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04/29/2020 04:09:16 PM


Miriam Bradman Abrahams

From Sadness to Joy

I spent a good part of yesterday and today watching tekasim ceremonies for Yom HaZikaron and Yom HaAtzmaut via Zoom, Facebook and Youtube. Although I’ve visited Israel many times and even lived there for 5 months, I've never been in the land for these days.  I was never there to witness the end of the sad emotional day remembering Israel's fallen soldiers – and then transition to Independence Day, with that shocking switch from sorrow to joy. 

I watched the Israeli flag raised from half-mast to full glory in the presentation on Mt. Herzl. Usually a packed event; this time live streamed for viewing anywhere. The audience at home or at work in self-isolation. Once again allowing us to appreciate the amazing technology at our disposal in these bizarre times.

Ever since my daughter became a Lone Soldier three years ago, I have been an active member of a private Facebook group for moms of chayalim bodedim. The group is diverse; with mothers of varying religious affiliation and observance, living all over the world including the US, Canada, Europe, Mexico, South Africa, and Australia. A few of the moms, including Harriet Levin, have tragically lost their beloved children during IDF service. 

The Lone Soldier center in Jerusalem and Tel Aviv is named for Harriet's son, Michael Levin. She and her husband often speak about their son's service and their connection to Israel. They and other families unfortunately could not visit their loved ones' resting place on Har Herzl this year due to the coronavirus restrictions. Instead they spoke about them online and shared their eternal grief. 

(Speaking about chayalim bodedim, I'd like to recommend a book written by Jonathan Sidlow, a YINW member.  It is called What Was Once A Dream: An American Volunteer's Service as an Israeli Paratrooper. Jonathan's memoir recounts his time as a combat soldier and it is quite an incredible story.)

Continuing to watch the Yom HaZikaron programming, I was surprised to see former Lawrence resident, Norman Blaustein, eulogize his wife; my friend, Sara Blaustein, of blessed memory. I had forgotten that Yom HaZikaron honors victims of terror as well as fallen soldiers. 

Sara was a very special woman who was a fellow member of my shul, Congregation Beth Sholom. Our lives were intertwined. Her youngest daughter was in my son's class at HAFTR, her oldest daughter was my next door neighbor, and her granddaughter was in my daughter's nursery school class. We shared some holidays together at her home. I remember a collection of unique menorahs hung on her wall. She gifted my son a beautiful menorah from Israel for his bar mitzvah. Her connection to Israel was so strong that she made her dream of aliyah come true. She, her husband, and youngest daughter moved to Efrat in the summer of 2000. She reveled in her new life and hoped her other children would follow her there soon. She enjoyed visiting Kever Rachel once a week, attended many shiurim, and gave out candy to soldiers at check points.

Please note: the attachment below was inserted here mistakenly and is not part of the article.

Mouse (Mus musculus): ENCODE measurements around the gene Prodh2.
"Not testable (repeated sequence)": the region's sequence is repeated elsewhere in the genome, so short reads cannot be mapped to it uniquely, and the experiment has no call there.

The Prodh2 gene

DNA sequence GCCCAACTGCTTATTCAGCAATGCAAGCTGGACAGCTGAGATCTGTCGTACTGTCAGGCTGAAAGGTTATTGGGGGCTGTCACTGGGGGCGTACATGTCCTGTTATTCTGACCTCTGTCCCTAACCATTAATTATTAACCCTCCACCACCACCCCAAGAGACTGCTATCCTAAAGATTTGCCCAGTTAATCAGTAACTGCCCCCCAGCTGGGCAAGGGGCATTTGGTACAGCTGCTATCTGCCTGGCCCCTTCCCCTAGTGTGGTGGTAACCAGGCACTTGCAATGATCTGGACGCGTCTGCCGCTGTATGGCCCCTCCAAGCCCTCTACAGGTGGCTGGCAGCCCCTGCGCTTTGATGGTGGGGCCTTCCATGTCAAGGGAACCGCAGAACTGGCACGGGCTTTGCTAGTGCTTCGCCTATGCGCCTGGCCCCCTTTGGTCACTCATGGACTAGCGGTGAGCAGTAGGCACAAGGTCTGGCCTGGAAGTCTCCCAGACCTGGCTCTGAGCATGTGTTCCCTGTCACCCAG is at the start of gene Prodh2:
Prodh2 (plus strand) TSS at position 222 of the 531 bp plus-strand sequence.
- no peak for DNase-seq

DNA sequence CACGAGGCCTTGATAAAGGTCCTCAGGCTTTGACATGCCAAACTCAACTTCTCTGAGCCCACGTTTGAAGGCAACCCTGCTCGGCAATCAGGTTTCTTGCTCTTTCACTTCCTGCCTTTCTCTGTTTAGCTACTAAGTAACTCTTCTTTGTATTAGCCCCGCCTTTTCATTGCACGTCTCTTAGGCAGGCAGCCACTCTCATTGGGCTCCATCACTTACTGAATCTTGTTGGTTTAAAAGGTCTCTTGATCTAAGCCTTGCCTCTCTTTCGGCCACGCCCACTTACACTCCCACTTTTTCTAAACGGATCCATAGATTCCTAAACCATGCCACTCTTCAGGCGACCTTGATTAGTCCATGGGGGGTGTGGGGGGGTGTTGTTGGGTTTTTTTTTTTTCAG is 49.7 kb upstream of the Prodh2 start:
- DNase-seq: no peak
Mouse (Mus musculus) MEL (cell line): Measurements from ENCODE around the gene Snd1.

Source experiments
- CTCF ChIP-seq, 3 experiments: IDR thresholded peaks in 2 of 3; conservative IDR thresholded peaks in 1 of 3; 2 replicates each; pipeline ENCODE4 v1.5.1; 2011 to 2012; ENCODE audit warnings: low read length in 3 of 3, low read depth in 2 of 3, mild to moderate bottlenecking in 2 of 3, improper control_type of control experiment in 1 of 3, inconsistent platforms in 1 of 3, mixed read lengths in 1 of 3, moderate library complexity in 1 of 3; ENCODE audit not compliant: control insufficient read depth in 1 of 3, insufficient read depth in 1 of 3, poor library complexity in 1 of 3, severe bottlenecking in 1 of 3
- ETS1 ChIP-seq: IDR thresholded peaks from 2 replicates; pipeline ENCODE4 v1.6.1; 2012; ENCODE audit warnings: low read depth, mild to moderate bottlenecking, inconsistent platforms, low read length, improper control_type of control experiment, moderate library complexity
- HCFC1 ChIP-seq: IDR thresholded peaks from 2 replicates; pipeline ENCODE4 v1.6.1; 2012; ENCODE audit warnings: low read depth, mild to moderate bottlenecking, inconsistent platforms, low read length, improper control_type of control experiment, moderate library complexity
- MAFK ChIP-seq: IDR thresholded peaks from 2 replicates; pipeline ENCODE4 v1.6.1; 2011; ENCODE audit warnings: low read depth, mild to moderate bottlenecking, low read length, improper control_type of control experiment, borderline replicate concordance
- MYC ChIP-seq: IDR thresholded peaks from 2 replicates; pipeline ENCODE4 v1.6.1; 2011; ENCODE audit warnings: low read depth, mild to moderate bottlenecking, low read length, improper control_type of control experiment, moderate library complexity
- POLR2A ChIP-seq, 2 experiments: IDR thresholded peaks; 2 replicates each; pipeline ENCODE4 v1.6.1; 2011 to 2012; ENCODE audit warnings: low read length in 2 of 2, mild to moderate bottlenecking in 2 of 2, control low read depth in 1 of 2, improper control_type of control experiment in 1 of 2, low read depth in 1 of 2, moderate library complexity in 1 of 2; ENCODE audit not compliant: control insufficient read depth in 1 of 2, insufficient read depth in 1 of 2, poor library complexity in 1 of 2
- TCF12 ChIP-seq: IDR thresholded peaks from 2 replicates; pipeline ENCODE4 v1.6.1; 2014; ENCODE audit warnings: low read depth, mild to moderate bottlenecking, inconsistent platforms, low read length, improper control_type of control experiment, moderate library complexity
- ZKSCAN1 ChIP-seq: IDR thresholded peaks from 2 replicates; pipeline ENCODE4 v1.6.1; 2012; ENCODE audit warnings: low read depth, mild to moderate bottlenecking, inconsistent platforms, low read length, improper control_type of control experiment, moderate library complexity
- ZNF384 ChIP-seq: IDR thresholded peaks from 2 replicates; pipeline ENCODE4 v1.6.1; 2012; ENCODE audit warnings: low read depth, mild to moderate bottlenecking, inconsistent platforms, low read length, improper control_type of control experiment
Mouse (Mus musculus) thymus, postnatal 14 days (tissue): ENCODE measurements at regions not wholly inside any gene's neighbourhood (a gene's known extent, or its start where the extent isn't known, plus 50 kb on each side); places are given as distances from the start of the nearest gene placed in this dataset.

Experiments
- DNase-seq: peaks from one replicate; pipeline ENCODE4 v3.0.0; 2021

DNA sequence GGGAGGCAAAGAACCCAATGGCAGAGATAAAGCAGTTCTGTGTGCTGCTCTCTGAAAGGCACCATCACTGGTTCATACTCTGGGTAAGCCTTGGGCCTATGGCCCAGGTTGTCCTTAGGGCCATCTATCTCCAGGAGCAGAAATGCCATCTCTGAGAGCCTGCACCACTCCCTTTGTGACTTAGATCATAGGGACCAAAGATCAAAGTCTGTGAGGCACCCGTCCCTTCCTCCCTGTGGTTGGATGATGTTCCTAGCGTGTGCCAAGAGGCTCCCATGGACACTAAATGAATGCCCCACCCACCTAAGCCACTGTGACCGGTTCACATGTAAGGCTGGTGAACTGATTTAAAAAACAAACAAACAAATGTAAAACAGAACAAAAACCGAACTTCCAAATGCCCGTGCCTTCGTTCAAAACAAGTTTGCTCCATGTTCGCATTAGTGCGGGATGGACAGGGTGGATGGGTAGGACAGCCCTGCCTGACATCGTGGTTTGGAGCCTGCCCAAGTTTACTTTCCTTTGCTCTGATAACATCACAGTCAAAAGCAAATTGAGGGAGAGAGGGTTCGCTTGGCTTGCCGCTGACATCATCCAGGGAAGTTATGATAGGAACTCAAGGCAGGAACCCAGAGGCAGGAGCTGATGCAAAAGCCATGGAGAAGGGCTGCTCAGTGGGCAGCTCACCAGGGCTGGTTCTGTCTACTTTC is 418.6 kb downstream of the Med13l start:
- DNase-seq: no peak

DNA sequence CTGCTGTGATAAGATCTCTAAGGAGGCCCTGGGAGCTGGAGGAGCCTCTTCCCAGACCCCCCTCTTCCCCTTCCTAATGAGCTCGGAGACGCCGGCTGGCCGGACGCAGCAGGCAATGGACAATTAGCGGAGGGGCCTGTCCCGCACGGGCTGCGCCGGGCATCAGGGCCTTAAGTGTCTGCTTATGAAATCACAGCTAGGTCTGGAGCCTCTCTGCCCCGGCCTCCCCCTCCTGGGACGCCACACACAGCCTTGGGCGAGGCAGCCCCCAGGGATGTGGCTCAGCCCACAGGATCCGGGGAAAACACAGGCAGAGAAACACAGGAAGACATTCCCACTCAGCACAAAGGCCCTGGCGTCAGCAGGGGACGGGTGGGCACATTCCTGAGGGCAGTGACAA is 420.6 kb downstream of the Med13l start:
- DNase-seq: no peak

Sara and another passenger in the car were murdered on the road between Efrat and Jerusalem on May 29, 2001- the day following Shavuot (Hashem Yikom Dama). Three of her four children now live in Israel.  I watched a heartbreaking yet uplifting video of those siblings remembering their mother yesterday. 

As I watched the next recording, my mood changed, as it is meant to when evening closes in on Yom HaZikaron. Watching the flag rise up, my attention turned to the twelve fires that were lit, each one by an honoree on this 72nd Yom HaAtzmaut. The first was by singer, songwriter, and producer Idan Raichel. This was followed by an amazing doctor, two nurses, and a paramedic for Magen David Adom. One by one the candles were lit. Each by accomplished, giving people. The presentations were inspiring and heartwarming.


May our fallen soldiers' and terror victims' memories be for a blessing. May our current and future soldiers never have to fight again. And may we all celebrate the 73rd I together in Israel (or right here at NYC's Salute to Israel Parade). 


By: Miriam Bradman Abrahams

Fri, December 1 2023 18 Kislev 5784